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US government passes Secure Data Act; makes backdoor demands illegal

Apple and the US Government agencies are constantly fighting over the backdoor access to the iPhones. One of the famous cases is when Apple went against FBI who demanded a compromised version of the iOS. They wanted to go through the iPhone used by one of the San Bernardino shooters.

Secure Data Act aims at forbidding Federal agencies from mandating the deployment of vulnerabilities in data security technologies.

“No court may issue an order to compel a manufacturer, developer, or seller of covered products to design or alter the security functions in its product or service to allow the surveillance of any user of such product or service, or to allow the physical search of such product, by an agency.”

Wiretaps would still be permitted under the Communications Assistance for Law Enforcement Act. This, however, doesn’t mean the government can demand any weakening of end-to-end encrypted messaging services.

Zoe Lofgren (D-CA), Thomas Massie (R-KY), Ted Poe (R-TX), Jerry Nadler (D-NY), Ted Lieu (D-CA), and Matt Gaetz (R-FL) are three Democrat and Republican representatives that have introduced the bill.

The Electronic Frontier Foundation is in favour of the bill. They noted that the bill delivers the message that it is not possible to create a weakness to be used by the government which would go undiscovered and used by criminals.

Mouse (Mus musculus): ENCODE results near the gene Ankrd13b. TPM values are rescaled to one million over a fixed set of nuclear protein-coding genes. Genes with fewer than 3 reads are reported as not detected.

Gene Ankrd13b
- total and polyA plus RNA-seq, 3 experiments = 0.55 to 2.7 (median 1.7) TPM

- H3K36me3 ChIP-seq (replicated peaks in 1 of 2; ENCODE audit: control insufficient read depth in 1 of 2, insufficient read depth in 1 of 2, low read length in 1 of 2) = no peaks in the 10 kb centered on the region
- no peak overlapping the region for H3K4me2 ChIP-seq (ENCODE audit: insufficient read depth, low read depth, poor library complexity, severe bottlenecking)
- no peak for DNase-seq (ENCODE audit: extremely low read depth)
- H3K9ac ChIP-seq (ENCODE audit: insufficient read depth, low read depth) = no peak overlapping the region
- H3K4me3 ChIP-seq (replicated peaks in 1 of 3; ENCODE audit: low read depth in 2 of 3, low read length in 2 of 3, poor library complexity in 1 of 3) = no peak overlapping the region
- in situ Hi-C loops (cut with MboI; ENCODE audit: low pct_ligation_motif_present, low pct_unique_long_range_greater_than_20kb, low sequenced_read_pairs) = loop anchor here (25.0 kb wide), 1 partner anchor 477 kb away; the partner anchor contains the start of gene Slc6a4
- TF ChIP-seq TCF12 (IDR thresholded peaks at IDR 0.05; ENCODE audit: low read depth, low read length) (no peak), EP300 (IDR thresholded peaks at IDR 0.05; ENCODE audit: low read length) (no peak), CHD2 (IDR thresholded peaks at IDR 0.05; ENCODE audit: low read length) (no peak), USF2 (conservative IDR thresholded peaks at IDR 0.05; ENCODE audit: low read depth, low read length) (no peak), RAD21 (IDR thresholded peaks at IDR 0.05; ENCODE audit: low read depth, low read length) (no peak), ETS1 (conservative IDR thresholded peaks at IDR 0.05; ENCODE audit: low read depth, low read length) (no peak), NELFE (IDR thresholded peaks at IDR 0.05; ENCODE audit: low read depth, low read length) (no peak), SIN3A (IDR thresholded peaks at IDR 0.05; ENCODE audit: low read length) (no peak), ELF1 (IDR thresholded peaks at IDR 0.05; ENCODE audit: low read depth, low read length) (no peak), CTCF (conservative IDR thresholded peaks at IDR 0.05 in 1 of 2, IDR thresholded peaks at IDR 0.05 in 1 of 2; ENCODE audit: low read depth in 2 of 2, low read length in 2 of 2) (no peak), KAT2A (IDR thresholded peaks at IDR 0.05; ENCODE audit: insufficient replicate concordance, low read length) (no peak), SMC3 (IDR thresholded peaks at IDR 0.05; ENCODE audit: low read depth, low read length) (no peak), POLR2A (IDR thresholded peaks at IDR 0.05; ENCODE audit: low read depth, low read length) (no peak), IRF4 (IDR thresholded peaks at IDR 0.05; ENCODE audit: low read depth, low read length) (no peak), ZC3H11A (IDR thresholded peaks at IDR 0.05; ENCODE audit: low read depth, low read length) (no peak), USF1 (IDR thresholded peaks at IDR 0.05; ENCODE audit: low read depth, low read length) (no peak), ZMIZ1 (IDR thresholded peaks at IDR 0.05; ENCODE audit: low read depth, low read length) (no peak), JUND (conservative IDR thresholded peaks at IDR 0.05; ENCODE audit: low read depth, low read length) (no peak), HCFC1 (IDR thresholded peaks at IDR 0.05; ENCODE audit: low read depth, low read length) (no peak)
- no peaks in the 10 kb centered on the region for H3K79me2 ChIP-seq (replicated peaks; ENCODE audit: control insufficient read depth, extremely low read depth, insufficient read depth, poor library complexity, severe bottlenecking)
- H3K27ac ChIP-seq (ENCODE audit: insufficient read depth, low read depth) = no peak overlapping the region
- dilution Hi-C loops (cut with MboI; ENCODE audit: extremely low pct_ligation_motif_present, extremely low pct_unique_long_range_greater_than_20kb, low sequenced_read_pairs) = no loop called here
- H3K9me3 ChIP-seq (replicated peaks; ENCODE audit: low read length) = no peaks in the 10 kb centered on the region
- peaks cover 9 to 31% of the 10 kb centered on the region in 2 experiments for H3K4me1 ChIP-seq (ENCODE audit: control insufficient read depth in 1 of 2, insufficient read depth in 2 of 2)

“This welcome piece of legislation reflects much of what the community of encryption researchers, scientists, developers, and advocates have explained for decades—there is no such thing as a secure backdoor. Just last week, EFF convened a panel of true experts on Capitol Hill to explain why government-mandated backdoors face insurmountable technical challenges and will weaken computer security for all. Given that the DOJ and FBI continue to rely on flawed theoretical approaches to key escrow in pushing for “responsible encryption,” we’re glad to see some Congress members are listening to the experts and taking this important step to protect anyone who uses an encrypted device or service.”

According to DOJ, the FBI was misleading the Congress by claiming that it had exhausted all attempts to access the iPhone in the San Bernardino case.

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